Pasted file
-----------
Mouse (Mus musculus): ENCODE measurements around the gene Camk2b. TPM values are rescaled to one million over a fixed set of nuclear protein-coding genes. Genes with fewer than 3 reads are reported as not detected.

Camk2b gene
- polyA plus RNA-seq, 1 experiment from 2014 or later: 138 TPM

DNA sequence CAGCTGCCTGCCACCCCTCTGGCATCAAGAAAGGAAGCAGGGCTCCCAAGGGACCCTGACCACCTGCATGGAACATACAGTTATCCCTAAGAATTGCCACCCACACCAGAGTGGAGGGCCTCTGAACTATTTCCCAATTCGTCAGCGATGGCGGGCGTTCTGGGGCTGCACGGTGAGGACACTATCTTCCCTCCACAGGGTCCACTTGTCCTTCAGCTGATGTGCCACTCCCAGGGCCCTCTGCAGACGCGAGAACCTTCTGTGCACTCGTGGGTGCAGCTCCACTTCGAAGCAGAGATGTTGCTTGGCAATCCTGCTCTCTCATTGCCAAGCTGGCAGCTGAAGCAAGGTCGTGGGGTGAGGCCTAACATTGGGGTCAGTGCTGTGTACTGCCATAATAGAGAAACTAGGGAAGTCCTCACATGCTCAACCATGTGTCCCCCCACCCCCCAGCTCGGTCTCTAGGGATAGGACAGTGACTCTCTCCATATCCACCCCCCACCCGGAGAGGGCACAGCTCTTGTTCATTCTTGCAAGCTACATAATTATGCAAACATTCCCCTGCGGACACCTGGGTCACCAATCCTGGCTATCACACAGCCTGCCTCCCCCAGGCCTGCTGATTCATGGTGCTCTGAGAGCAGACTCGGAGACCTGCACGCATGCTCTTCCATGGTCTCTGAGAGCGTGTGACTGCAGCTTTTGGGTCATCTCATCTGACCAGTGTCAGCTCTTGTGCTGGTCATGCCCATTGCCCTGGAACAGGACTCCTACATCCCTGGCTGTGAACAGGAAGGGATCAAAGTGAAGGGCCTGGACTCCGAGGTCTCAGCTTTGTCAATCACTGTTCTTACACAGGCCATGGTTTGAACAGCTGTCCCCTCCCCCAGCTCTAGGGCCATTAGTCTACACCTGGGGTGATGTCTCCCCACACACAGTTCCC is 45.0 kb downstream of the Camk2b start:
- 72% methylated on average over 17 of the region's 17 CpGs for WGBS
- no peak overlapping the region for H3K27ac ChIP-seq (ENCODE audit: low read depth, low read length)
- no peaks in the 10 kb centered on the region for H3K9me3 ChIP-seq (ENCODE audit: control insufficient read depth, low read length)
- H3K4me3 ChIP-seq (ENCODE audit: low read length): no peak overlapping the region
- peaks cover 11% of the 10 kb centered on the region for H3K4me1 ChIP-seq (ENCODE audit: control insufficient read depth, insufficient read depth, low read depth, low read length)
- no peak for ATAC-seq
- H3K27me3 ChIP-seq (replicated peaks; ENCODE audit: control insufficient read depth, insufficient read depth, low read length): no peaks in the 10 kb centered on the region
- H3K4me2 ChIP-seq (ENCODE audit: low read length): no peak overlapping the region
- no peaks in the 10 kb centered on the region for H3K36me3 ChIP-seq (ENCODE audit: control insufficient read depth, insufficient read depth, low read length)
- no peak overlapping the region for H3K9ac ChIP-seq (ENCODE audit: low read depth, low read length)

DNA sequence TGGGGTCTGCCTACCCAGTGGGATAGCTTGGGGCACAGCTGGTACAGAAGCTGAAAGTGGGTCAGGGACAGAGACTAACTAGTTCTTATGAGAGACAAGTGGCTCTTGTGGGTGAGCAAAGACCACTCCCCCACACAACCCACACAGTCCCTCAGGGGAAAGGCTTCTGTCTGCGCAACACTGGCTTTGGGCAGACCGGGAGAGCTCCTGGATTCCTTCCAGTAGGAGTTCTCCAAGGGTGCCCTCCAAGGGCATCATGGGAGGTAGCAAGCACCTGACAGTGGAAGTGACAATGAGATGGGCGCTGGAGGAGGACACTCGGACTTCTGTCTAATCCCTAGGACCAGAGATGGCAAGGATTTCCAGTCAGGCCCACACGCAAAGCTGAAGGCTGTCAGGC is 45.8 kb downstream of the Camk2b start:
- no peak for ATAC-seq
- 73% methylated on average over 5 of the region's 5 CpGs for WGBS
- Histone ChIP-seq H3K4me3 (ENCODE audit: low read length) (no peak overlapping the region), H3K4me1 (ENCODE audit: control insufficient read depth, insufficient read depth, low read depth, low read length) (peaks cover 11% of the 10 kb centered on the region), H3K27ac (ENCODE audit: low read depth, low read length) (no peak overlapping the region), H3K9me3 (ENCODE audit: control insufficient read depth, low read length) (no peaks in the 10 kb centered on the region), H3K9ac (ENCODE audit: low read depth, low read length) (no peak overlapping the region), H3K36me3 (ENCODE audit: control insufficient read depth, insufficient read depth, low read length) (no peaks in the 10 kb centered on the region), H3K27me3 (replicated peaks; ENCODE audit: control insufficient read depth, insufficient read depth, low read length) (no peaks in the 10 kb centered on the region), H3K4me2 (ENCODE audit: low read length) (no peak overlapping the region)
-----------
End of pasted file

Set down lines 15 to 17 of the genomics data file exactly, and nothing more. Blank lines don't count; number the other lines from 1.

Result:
DNA sequence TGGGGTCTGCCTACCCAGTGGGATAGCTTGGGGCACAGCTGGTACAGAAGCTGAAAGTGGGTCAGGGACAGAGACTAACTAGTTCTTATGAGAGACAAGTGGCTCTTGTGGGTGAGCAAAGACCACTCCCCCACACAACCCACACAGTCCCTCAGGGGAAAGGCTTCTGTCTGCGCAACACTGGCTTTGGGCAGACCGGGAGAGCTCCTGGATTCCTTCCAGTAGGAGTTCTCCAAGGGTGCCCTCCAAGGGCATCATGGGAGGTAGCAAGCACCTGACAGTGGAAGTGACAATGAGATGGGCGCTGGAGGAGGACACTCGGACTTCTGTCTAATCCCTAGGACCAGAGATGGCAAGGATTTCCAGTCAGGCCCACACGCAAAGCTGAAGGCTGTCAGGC is 45.8 kb downstream of the Camk2b start:
- no peak for ATAC-seq
- 73% methylated on average over 5 of the region's 5 CpGs for WGBS